Simple Sprouted Grain Green Onion Biscuits. This buttermilk wheat biscuit is flakey, flavorful, and quick to make for dinner. Made from sprouted spelt, European wheat has become all the rage!
I love to sprout and grind my own flour. If that is not your thing, you can always purchase sprouted wheat flour. If you haven’t had the chance to work with sprouted flour before, you need to try it. You will love how simple it is to work with and how much you will love it! If you are interested in sprouting your own, I buy my spelt from Azure Standard. It is sprouted, dried in my Le’Quip dehydrator. Then I grind the sprouted spelt in my Nutrimill. I give a little more info about sprouting in this Sprouted Rye Salad recipe.
In my biscuits, I used green onions which are complimented by the buttery cream cheese-like gruyere, resulting in a mouth-watering biscuit. It is one of my favorite combos for breads and biscuits.
If you are a visual person, like I am, this video will help you see the process.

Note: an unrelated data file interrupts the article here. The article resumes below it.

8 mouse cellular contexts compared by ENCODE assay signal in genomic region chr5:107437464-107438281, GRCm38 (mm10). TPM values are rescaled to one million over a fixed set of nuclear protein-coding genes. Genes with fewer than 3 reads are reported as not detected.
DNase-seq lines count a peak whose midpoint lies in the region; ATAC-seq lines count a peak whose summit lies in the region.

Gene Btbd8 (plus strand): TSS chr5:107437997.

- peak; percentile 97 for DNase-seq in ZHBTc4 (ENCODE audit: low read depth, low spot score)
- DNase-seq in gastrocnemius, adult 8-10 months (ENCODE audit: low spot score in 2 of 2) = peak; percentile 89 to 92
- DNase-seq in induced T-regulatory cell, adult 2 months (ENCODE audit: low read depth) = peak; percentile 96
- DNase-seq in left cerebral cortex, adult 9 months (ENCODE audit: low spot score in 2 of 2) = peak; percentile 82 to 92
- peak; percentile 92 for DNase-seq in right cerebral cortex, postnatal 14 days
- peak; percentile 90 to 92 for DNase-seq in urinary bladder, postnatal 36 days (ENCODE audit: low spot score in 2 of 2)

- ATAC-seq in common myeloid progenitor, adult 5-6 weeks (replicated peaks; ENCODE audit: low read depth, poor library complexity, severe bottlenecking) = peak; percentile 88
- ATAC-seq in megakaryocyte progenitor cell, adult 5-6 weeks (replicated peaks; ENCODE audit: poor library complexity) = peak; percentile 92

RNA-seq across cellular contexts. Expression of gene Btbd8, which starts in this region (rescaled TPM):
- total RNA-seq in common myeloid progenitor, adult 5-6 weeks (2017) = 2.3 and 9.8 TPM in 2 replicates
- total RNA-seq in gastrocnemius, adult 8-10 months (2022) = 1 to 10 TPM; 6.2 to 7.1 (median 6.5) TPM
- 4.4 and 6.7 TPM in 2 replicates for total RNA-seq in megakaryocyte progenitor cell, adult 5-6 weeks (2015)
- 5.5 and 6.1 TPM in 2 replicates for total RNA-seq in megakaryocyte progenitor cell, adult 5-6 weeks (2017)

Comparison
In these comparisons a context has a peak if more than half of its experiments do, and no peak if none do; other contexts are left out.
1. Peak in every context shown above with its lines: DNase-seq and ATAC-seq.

I begin with mixing all of my dry ingredients together. I generally mix the ingredients in a food processor, but you don’t have to. Food processors are kitchen appliances not everyone can afford. To continue without the food processor, I freeze my butter and then grate it on a cheese grater. It might sound weird, but it makes mixing so simple. Next, I mix the grated butter into the dry ingredients and then mix in the buttermilk.
You can form these in different ways, circles or squares as I have done here. Put them right into your hot oven and bake until the tops are golden brown before pulling them out.
If you are interested in baking more with sprouted grain flours, let me give you a few suggestions:
No! You will be surprised with how light and flaky these are!
For sure. I would use any higher protein flour- hard winters, rye, spelt, kamut, etc.
I used to only use unsalted for my baking, but now I use mainly salted. This recipe is made for salted butter.
Cheddar is delicious with green onions. I love sharp. Parmesan is also a great cheese, although I would reduce it to 1/4 to 1/3 cup. It is a much saltier cheese.